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Infected Wisdom Tooth: What Your Options Are

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There aren't many better oral care conversation-starters than wisdom teeth. Each story usually consists of at least one impaction, not remembering the drive home due to the residual effects of anesthesia and the gobs of ice cream you indulged in for two days straight.

But impaction isn't always the only reason for removal. An wisdom tooth infection can also land you in this common form of oral surgery.

Wisdom Teeth

Wisdom teeth are the four permanent teeth found in the very back of the mouth, two on top and two on the bottom. Known as the third molars, they usually emerge in people between the ages of 17 and 25. And when they don't break through the gums normally, it becomes a problem for the surrounding teeth. Sometimes they grow at odd angles in the direction of an existing tooth, or toward the back of the mouth. A wisdom tooth can also partially emerge due to a lack of room. Each of these cases is known as an impacted tooth.


According to the Journal of the Dental Association of South Africa, pericoronitis is described as an inflammation of the gingival tissues over the crown of a partially erupted molar.

The following symptoms can occur:

  • Painful or swollen gum tissue around the wisdom tooth
  • A foul smell or taste in your mouth
  • Fever or frequent chills
  • Swollen lymph nodes
  • Spasms in the jaw muscles
  • Consult your dentist if you experience any or all of those symptoms.


Once pericoronitis has been diagnosed, there are three main possibilities: The entire tooth emerges naturally, the gum flap is removed or the tooth itself is extracted. Your dentist will clean the area around and under the gum to remove food particles and show you how to do the same. He or she will also be able to determine if removing the wisdom tooth is the best (or only) course of action to prevent wisdom tooth infection.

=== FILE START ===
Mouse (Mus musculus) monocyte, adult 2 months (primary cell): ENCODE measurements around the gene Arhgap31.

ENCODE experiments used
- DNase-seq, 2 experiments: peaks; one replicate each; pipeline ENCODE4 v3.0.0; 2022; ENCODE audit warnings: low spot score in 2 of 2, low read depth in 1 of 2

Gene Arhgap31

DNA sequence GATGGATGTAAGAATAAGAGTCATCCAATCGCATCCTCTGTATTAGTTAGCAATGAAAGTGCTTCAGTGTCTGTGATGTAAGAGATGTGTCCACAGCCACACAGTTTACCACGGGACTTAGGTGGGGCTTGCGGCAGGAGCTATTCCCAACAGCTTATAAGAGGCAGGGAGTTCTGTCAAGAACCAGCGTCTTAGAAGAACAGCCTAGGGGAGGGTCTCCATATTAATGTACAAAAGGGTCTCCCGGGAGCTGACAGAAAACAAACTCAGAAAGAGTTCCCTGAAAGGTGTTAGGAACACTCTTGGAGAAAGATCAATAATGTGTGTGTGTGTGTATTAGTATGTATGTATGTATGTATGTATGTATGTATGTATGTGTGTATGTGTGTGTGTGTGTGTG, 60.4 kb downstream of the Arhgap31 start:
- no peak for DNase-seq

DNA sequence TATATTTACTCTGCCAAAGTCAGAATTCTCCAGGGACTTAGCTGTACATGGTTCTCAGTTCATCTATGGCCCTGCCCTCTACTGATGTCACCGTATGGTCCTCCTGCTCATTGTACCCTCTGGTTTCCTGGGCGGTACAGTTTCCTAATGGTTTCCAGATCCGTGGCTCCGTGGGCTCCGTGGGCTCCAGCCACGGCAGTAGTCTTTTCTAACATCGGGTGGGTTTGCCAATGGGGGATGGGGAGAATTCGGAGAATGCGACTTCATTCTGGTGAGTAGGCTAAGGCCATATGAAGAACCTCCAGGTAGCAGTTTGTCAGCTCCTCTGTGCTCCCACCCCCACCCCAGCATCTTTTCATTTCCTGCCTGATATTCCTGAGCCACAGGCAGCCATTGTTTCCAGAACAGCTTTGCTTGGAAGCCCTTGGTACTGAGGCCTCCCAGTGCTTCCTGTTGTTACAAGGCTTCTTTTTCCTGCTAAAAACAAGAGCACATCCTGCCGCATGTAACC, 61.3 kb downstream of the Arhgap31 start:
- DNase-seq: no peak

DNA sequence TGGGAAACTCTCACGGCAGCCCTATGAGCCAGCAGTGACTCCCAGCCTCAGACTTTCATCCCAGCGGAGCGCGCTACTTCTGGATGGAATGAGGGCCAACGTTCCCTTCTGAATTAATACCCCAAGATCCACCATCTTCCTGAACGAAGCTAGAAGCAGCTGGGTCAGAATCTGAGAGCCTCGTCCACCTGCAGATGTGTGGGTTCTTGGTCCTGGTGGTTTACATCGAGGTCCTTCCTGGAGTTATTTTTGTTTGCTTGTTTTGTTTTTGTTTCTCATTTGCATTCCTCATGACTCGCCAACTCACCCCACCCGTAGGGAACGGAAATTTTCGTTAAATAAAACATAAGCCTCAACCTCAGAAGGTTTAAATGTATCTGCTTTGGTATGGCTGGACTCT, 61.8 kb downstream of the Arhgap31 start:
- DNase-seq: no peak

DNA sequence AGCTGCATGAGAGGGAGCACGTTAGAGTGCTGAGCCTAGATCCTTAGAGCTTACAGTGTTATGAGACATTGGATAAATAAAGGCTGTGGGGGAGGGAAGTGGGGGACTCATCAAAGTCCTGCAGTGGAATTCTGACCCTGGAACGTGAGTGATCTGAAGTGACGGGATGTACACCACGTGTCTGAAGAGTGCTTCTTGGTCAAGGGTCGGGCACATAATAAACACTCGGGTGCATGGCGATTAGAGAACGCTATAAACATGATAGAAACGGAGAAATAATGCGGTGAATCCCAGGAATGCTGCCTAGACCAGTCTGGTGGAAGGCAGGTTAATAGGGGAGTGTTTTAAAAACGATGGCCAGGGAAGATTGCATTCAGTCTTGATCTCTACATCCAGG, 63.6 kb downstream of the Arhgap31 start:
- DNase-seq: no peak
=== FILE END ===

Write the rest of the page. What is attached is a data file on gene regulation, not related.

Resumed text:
The decision whether or not to remove the third molars should take the overall benefit to the patient's oral status and general health into account. However, the benefits of practicing preventative medicine and dentistry are endorsed.

What You Can Do

This is why it is imperative to keep your mouth healthy. If your dentist deems wisdom teeth removal a necessary procedure, there's not much you can do about it. Whether they're simply impacted or you have an infected wisdom tooth, maintaining your oral care is in your control. Good oral care is a crucial aspect of overall health, and it starts with brushing at least twice a day along with daily flossing.

If you're on the go constantly, toothbrushes, toothpaste and floss are all small enough to take with you or keep in your desk at work. And remember to schedule regular checkups with your dentist.

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